FIG. 1 is a timing diagram illustrating waveforms of a write operation in a DDR-I SDRAM, which is a semiconductor integrated circuit device of a first related art;

FIG. 2 is a block diagram of a DDR-I SDRAM, which is the semiconductor integrated circuit device of the first related art;

FIG. 3 is a timing diagram illustrating waveforms of a write operation in a DDR-II SDRAM, which is a semiconductor integrated circuit device of a second related art;

FIG. 4 is a block diagram of a DDR-II SDRAM, which is the semiconductor integrated circuit device of the second related art;

FIG. 5 is a block diagram of a semiconductor integrated circuit device according to an embodiment of the present invention;

FIG. 6 is a block diagram of a specific example of the semiconductor integrated circuit device shown in FIG. 5;

FIG. 7 shows an example of a circuit of a D-F/F (1) shown in FIG. 6;

FIG. 8 shows an example of a circuit of a D-F/F (2) shown in FIG. 6;

FIG. 9 shows an example of a circuit of a selector shown in FIG. 6;

FIG. 10 is a timing diagram illustrating waveforms of a write operation in the semiconductor integrated circuit device shown in FIG. 6;

FIG. 11 is a timing diagram illustrating waveforms of another operation in the semiconductor integrated circuit device shown in FIG. 6; and

FIG. 12 is a timing diagram illustrating waveforms of still another operation in the semiconductor integrated circuit device shown in FIG. 6.

DESCRIPTION OF THE PREFERRED EMBODIMENTS

Embodiments of the present invention will now be described with reference to the accompanying drawings.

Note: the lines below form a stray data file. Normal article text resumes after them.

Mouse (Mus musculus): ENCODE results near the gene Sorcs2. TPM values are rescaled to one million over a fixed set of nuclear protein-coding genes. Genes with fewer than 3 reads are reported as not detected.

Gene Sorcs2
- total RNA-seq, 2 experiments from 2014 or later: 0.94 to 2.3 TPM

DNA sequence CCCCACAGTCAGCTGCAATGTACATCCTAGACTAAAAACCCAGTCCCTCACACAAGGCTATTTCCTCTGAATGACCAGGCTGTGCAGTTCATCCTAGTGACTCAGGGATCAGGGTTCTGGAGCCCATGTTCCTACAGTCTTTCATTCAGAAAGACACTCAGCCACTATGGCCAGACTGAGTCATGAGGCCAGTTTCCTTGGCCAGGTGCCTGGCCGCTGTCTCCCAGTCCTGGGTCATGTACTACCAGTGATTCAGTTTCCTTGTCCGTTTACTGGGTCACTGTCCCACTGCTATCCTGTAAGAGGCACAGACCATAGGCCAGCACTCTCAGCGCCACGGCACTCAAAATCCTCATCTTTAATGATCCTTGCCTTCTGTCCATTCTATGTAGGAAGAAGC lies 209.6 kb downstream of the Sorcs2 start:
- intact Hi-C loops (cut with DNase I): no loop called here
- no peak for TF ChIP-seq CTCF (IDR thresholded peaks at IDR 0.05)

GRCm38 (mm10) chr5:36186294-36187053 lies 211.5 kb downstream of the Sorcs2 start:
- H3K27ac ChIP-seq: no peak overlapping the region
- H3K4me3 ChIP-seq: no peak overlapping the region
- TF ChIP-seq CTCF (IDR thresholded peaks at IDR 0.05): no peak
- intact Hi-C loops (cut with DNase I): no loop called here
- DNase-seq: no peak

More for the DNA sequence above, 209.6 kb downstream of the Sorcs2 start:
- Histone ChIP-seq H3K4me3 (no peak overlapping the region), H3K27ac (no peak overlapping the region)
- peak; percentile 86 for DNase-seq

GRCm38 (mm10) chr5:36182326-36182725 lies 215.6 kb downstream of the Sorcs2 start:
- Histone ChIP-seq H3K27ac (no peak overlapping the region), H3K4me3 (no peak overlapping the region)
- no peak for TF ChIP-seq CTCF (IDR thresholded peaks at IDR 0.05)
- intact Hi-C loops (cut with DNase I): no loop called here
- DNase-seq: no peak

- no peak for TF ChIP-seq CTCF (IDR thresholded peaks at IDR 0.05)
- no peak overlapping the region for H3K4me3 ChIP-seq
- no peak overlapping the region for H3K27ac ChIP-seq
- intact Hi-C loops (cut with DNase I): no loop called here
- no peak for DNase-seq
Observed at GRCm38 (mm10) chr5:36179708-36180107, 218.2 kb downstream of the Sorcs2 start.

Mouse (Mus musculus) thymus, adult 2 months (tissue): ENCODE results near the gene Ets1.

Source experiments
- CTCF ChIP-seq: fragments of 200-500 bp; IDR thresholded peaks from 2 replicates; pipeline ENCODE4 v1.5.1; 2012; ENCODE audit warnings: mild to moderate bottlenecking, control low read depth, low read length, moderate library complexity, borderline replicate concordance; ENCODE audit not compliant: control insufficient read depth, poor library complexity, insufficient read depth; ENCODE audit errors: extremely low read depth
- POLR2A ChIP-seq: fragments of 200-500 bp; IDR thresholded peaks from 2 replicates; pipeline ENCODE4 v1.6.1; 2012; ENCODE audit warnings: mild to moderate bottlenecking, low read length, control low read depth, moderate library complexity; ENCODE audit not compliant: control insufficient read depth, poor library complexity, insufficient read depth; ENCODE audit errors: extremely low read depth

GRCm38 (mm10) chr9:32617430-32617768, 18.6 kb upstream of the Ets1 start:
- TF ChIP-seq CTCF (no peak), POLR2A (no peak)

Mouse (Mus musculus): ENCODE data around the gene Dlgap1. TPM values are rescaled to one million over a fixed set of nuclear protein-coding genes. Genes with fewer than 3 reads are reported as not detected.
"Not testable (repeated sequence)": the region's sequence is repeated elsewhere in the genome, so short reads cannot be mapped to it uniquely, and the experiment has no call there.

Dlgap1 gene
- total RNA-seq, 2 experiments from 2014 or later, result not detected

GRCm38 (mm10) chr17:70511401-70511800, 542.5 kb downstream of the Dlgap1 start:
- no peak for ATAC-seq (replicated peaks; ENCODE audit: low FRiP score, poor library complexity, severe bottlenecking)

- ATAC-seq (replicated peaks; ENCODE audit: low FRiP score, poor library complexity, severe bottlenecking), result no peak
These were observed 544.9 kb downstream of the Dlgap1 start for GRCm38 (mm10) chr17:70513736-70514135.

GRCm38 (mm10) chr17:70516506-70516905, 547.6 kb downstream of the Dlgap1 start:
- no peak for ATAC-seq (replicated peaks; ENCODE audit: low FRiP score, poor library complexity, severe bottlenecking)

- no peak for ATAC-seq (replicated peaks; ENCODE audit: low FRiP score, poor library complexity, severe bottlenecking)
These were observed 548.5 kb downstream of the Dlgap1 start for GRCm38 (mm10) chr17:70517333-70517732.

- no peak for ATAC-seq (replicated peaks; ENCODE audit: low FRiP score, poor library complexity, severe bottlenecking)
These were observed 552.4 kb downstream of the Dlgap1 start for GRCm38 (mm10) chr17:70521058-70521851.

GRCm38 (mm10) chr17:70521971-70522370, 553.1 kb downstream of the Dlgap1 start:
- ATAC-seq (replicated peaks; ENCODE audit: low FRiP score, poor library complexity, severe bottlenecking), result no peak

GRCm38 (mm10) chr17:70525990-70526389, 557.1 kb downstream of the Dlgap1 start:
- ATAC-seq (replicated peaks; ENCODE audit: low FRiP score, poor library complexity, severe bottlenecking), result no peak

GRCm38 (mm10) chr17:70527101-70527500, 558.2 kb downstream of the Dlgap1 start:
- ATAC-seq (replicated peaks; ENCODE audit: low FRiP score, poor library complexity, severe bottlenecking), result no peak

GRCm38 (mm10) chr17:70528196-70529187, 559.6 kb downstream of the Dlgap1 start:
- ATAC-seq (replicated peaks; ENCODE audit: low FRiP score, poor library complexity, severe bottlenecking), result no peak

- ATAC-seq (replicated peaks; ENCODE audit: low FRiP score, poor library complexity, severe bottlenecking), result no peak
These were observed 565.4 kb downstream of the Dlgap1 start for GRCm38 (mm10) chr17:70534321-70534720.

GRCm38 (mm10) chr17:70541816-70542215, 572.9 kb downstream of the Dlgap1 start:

In a DDR-II SDRAM according to the present invention, the number of prefetch bits is changed. A DDR-I SDRAM has two prefetch bits, while the DDR-II SDRAM has four prefetch bits. Also, along with this change, the minimum input interval of a column command is changed from 1 tCK for the DDR-I SDRAM to 2 tCK. According to the present invention, using these changes, a new method is proposed in which an aDDRess is latched only when a command is input. In other words, in the above-described related arts, an aDDRess is latched using an internal clock produced at every cycle generated by an external clock.

FIG. 5 shows a semiconductor integrated circuit device according to an embodiment of the present invention. This semiconductor integrated circuit device is a DDR-II SDRAM.

As shown in FIG. 5, the DDR-II SDRAM according to the embodiment includes a command counter circuit 51. Also, the DDR-II SDRAM according to the embodiment includes a latency counter circuit 52 and an output selector 54 outside a column aDDRess latch circuit 130′. The column aDDRess latch circuit 130′ includes a latch circuit 53 and an output selector 55. This configuration reduces the number of circuits and decreases the operating frequency of the aDDRess latch circuit, thus reducing the layout area and power consumption.